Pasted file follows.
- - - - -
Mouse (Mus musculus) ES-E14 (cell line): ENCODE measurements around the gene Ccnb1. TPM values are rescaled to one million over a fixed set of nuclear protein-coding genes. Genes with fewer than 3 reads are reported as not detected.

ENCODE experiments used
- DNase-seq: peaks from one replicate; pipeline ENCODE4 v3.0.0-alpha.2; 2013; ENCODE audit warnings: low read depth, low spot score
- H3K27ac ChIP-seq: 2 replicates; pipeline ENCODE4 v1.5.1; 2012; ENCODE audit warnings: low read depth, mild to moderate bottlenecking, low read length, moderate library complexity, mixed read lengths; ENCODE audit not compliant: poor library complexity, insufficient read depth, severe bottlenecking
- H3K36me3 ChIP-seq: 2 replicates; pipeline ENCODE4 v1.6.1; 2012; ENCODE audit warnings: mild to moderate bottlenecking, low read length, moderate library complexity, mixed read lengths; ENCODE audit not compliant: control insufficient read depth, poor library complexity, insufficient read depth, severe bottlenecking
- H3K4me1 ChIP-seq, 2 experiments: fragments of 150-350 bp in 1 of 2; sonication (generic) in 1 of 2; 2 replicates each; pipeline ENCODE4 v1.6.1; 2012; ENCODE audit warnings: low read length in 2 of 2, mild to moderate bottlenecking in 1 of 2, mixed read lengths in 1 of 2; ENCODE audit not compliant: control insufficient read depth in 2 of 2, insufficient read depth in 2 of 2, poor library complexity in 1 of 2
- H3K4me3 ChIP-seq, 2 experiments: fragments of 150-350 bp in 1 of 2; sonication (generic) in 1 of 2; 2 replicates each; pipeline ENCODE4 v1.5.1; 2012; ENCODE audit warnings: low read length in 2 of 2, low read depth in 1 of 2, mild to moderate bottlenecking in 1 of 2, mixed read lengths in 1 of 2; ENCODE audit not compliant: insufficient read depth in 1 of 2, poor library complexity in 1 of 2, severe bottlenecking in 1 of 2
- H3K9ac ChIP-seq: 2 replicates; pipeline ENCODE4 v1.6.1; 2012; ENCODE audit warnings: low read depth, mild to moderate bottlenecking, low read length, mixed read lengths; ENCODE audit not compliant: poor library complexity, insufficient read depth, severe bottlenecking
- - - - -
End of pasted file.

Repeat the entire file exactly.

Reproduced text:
Mouse (Mus musculus) ES-E14 (cell line): ENCODE measurements around the gene Ccnb1. TPM values are rescaled to one million over a fixed set of nuclear protein-coding genes. Genes with fewer than 3 reads are reported as not detected.

ENCODE experiments used
- DNase-seq: peaks from one replicate; pipeline ENCODE4 v3.0.0-alpha.2; 2013; ENCODE audit warnings: low read depth, low spot score
- H3K27ac ChIP-seq: 2 replicates; pipeline ENCODE4 v1.5.1; 2012; ENCODE audit warnings: low read depth, mild to moderate bottlenecking, low read length, moderate library complexity, mixed read lengths; ENCODE audit not compliant: poor library complexity, insufficient read depth, severe bottlenecking
- H3K36me3 ChIP-seq: 2 replicates; pipeline ENCODE4 v1.6.1; 2012; ENCODE audit warnings: mild to moderate bottlenecking, low read length, moderate library complexity, mixed read lengths; ENCODE audit not compliant: control insufficient read depth, poor library complexity, insufficient read depth, severe bottlenecking
- H3K4me1 ChIP-seq, 2 experiments: fragments of 150-350 bp in 1 of 2; sonication (generic) in 1 of 2; 2 replicates each; pipeline ENCODE4 v1.6.1; 2012; ENCODE audit warnings: low read length in 2 of 2, mild to moderate bottlenecking in 1 of 2, mixed read lengths in 1 of 2; ENCODE audit not compliant: control insufficient read depth in 2 of 2, insufficient read depth in 2 of 2, poor library complexity in 1 of 2
- H3K4me3 ChIP-seq, 2 experiments: fragments of 150-350 bp in 1 of 2; sonication (generic) in 1 of 2; 2 replicates each; pipeline ENCODE4 v1.5.1; 2012; ENCODE audit warnings: low read length in 2 of 2, low read depth in 1 of 2, mild to moderate bottlenecking in 1 of 2, mixed read lengths in 1 of 2; ENCODE audit not compliant: insufficient read depth in 1 of 2, poor library complexity in 1 of 2, severe bottlenecking in 1 of 2
- H3K9ac ChIP-seq: 2 replicates; pipeline ENCODE4 v1.6.1; 2012; ENCODE audit warnings: low read depth, mild to moderate bottlenecking, low read length, mixed read lengths; ENCODE audit not compliant: poor library complexity, insufficient read depth, severe bottlenecking